This does not mean that it actually costs you 58.5 cents per mile to operate your car. For many of us, it can cost quite a bit less.

For those of us who drive quite a bit more than the average 12,000 to 14,000 miles a year or so, the actual cost per mile is quite a bit low because of the lower per-mile cost on fixed items (cost of ownership, insurance, registration etc).

It seems like the IRS is assuming a newer car is being used. The cost of depreciation, insurance, and registration tend to be quite a bit higher than on older vehicles.

The idea here was to come up with a universal number that at least came close to the actual cost for a large enough number of taxpayers.

What if it costs more than 58.5 cents a gallon to operate my car?

Remember that the standard mileage allowance is an option.

If your actual costs are higher than that, you can claim that higher cost. At that point you're not dealing with a per mile rate. Instead you are adding up the actual costs, and then calculating the business percent of the use of your car.

Why only 2.5 cents per gallon more?

It sure seems like our cost of operation and ownership went up a lot more than just the 2.5 cent increase.

In November 2020, the average price of gas was $2.20. In 2021 it was $3.49. That's a 58% increase, compared to a 4.5% increase that the IRS is allowing.

Keep in mind that gas is a small part of the overall cost. Based on 25 miles per gallon, the average cost per mile in November 2020 was 8.8 cents a gallon. In 2021 it was 13.9¢/gal. While a large percentage increase, it's still only 5.1 cents per mile.

Granted, even the 5 cents per mile increase is more than the 2.5 cent increase the IRS is giving us. Many of the other costs are also going up. I think you could have made a case for a steeper increase than what the IRS is giving us.

Having said that, you could also have made a strong case for the IRS dropping the per mileage rate more than 2 cents when they went from 58 cents in 2019 to 56 in 2020.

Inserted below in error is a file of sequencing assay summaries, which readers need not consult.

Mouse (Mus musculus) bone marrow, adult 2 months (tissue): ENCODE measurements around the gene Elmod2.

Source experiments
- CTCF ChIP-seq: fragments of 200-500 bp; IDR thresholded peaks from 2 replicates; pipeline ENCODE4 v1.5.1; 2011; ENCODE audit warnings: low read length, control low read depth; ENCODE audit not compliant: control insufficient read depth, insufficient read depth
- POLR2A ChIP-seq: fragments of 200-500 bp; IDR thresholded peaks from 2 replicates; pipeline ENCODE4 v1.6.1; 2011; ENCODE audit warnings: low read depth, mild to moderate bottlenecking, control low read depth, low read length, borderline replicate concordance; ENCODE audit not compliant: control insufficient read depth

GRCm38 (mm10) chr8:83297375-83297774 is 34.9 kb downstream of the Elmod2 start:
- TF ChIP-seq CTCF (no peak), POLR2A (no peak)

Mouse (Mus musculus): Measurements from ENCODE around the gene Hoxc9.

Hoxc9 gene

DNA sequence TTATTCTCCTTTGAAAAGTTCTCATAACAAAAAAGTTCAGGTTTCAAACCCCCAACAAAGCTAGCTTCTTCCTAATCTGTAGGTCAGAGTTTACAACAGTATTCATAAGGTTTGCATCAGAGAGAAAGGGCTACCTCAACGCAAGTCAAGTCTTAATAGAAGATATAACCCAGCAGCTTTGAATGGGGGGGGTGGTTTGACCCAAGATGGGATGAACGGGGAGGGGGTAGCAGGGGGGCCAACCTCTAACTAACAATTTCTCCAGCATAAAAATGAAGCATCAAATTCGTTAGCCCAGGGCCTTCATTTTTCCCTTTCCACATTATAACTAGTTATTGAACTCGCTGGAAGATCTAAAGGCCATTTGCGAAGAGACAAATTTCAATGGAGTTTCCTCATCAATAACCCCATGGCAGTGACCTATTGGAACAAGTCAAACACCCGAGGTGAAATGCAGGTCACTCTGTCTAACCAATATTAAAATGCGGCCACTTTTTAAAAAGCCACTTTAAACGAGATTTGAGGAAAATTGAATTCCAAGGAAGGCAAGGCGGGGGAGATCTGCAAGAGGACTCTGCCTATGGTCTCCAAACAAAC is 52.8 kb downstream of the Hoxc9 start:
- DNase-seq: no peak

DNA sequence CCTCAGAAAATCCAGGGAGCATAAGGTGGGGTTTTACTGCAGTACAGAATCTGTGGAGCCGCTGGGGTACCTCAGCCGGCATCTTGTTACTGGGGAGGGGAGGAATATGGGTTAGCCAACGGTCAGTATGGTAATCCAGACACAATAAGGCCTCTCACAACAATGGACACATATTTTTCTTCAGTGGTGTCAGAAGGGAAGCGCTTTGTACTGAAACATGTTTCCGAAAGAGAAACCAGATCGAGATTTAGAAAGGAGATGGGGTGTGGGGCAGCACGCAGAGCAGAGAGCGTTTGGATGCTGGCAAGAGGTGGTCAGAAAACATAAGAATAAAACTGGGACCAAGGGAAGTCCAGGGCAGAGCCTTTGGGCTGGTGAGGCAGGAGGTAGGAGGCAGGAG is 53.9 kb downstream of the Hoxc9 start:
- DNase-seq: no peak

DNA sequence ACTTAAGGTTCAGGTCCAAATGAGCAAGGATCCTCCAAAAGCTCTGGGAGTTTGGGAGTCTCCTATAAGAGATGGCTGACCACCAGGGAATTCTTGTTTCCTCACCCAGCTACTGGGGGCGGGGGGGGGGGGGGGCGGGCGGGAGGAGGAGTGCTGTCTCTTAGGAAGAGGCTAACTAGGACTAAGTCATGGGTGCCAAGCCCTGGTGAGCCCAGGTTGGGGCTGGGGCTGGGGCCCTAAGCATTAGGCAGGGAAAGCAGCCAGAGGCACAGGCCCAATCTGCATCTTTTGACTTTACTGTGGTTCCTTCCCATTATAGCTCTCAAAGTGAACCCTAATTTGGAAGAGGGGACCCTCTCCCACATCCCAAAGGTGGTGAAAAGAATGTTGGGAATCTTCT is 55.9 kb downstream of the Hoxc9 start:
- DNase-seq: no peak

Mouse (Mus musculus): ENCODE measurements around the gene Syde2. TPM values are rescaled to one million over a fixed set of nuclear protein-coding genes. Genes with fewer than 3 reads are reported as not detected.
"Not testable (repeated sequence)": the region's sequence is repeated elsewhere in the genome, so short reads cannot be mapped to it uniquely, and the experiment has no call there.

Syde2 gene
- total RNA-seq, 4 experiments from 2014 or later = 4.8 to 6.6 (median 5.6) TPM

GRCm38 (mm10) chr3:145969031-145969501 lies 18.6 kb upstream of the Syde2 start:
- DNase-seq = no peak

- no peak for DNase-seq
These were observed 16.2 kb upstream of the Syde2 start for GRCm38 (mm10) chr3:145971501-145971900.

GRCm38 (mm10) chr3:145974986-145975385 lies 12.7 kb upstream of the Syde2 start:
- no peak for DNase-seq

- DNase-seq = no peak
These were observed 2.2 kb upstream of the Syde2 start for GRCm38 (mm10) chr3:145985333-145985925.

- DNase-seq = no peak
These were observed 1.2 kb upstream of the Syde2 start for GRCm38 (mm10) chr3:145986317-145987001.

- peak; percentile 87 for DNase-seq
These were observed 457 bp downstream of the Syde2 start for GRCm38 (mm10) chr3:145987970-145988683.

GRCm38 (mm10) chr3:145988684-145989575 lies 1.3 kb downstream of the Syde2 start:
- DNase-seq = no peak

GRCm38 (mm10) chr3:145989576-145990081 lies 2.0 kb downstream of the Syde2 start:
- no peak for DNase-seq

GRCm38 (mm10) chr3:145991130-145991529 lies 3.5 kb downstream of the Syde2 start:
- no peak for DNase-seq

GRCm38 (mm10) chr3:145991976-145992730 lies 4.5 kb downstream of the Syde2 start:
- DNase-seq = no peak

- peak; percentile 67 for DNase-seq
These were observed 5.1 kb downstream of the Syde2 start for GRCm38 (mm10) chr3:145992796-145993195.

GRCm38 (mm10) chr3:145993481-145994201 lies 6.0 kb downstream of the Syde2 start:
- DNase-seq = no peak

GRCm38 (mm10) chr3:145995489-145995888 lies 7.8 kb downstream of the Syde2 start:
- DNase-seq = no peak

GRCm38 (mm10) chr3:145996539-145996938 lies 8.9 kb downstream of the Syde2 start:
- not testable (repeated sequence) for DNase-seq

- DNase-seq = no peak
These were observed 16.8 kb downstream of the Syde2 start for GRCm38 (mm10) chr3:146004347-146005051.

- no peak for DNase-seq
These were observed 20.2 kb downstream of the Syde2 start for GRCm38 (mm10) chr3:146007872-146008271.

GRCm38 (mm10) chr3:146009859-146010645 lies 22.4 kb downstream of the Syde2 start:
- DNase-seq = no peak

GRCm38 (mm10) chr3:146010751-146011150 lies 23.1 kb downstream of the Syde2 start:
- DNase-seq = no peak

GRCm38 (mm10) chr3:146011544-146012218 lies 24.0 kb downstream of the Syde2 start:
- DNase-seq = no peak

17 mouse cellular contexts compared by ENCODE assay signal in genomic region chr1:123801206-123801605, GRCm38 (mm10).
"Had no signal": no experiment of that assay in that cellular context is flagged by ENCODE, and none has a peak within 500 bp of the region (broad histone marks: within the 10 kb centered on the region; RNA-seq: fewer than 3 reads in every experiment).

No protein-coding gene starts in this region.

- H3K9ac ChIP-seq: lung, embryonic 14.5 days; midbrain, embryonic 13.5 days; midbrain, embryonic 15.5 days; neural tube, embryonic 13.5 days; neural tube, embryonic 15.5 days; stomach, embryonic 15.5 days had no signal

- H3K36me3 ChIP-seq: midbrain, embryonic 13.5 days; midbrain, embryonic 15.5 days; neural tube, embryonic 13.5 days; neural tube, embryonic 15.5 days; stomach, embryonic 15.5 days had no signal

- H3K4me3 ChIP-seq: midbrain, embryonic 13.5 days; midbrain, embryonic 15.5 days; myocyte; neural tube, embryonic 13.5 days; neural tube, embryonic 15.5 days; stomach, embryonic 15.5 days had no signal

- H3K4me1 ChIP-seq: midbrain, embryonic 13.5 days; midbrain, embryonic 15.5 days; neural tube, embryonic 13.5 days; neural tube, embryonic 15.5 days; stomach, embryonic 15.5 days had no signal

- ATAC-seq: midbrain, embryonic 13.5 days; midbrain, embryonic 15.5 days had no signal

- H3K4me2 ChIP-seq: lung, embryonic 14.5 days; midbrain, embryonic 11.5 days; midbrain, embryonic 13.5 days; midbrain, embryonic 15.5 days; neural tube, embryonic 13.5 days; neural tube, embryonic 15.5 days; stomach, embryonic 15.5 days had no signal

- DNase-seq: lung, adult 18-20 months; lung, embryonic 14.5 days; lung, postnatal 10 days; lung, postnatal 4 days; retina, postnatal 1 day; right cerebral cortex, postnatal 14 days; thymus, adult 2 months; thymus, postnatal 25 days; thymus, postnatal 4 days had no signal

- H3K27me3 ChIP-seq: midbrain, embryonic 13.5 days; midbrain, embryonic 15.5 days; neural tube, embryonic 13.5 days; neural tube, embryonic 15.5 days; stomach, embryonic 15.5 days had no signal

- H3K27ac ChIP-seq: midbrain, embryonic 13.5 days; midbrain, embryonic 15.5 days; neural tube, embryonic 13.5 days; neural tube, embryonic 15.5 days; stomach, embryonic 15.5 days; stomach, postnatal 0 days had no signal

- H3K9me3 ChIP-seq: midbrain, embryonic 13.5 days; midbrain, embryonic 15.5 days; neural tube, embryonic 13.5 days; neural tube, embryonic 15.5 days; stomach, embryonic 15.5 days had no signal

Ultimately we'll never get a good answer as to why the rate wasn't increased more.

So what do we do with this new standard mileage allowance?

The most important thing here is, track your miles.

You can claim any miles that were necessary and ordinary for the operation of your business. However, the IRS requires a record of those miles.

Either keep a handwritten record of your miles, or use a GPS app like Hurdlr or TripLog. Your mileage record needs to track the date, the number of miles driven, the business purpose and where you went.

Do not avoid tracking because you think you can't claim your miles if you take a standard deduction. We already discussed this above.

If you're in the 10% tax bracket, every mile you track will reduce your taxes by 14.8¢. That doesn't seem like much. But take that times 10,000 miles, and now you've legally lowered your tax bill by $1,480.

You can learn more about miles and taxes as an independent contractor in other articles that are part of our tax guide. There we have articles that go into more detail about how to track miles, what miles you can track, and actual expenses verses using the standard mileage allowance.

Could this help someone else? Please share it.

About the Author

Ron Walter made the move from business manager at a non-profit to full time gig economy delivery in 2018 to take advantage of the flexibility of self-employment. He applied his thirty years experience managing and owning small businesses to treat his independent contractor role as the business it is.

Realizing his experience could help other drivers, he founded EntreCourier.com to encourage delivery drivers to be the boss of their own gig economy business.

Ron has been quoted in several national outlets including Business Insider, the New York Times, CNN and Market Watch.